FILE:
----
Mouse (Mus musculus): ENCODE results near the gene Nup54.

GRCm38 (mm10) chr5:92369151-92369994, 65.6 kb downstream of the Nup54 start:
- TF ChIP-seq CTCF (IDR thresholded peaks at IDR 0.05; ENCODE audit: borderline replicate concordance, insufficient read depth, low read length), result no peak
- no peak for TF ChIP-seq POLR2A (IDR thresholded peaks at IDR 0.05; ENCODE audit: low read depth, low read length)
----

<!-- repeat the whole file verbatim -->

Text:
Mouse (Mus musculus): ENCODE results near the gene Nup54.

GRCm38 (mm10) chr5:92369151-92369994, 65.6 kb downstream of the Nup54 start:
- TF ChIP-seq CTCF (IDR thresholded peaks at IDR 0.05; ENCODE audit: borderline replicate concordance, insufficient read depth, low read length), result no peak
- no peak for TF ChIP-seq POLR2A (IDR thresholded peaks at IDR 0.05; ENCODE audit: low read depth, low read length)